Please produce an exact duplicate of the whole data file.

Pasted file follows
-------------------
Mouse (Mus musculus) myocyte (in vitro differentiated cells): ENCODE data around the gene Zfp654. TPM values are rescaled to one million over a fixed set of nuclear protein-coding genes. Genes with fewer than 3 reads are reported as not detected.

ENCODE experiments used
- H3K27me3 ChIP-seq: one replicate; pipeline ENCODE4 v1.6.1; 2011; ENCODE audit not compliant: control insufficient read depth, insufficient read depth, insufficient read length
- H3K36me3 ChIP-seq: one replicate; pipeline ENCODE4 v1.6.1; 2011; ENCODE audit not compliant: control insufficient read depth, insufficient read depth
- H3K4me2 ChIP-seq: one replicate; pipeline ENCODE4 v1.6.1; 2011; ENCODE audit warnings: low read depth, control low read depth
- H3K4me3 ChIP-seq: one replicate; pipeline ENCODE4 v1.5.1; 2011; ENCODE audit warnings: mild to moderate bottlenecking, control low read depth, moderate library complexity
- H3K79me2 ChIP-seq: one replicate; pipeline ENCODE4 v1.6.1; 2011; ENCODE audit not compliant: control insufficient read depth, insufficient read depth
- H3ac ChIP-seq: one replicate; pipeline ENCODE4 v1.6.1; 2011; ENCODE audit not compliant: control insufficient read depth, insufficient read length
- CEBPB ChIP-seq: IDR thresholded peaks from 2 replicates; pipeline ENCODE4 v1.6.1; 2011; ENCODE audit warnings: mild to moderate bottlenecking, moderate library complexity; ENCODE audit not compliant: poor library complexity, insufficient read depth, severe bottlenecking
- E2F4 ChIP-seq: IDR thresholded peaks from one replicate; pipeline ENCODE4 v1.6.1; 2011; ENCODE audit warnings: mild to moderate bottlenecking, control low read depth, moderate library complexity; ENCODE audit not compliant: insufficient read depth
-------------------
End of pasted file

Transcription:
Mouse (Mus musculus) myocyte (in vitro differentiated cells): ENCODE data around the gene Zfp654. TPM values are rescaled to one million over a fixed set of nuclear protein-coding genes. Genes with fewer than 3 reads are reported as not detected.

ENCODE experiments used
- H3K27me3 ChIP-seq: one replicate; pipeline ENCODE4 v1.6.1; 2011; ENCODE audit not compliant: control insufficient read depth, insufficient read depth, insufficient read length
- H3K36me3 ChIP-seq: one replicate; pipeline ENCODE4 v1.6.1; 2011; ENCODE audit not compliant: control insufficient read depth, insufficient read depth
- H3K4me2 ChIP-seq: one replicate; pipeline ENCODE4 v1.6.1; 2011; ENCODE audit warnings: low read depth, control low read depth
- H3K4me3 ChIP-seq: one replicate; pipeline ENCODE4 v1.5.1; 2011; ENCODE audit warnings: mild to moderate bottlenecking, control low read depth, moderate library complexity
- H3K79me2 ChIP-seq: one replicate; pipeline ENCODE4 v1.6.1; 2011; ENCODE audit not compliant: control insufficient read depth, insufficient read depth
- H3ac ChIP-seq: one replicate; pipeline ENCODE4 v1.6.1; 2011; ENCODE audit not compliant: control insufficient read depth, insufficient read length
- CEBPB ChIP-seq: IDR thresholded peaks from 2 replicates; pipeline ENCODE4 v1.6.1; 2011; ENCODE audit warnings: mild to moderate bottlenecking, moderate library complexity; ENCODE audit not compliant: poor library complexity, insufficient read depth, severe bottlenecking
- E2F4 ChIP-seq: IDR thresholded peaks from one replicate; pipeline ENCODE4 v1.6.1; 2011; ENCODE audit warnings: mild to moderate bottlenecking, control low read depth, moderate library complexity; ENCODE audit not compliant: insufficient read depth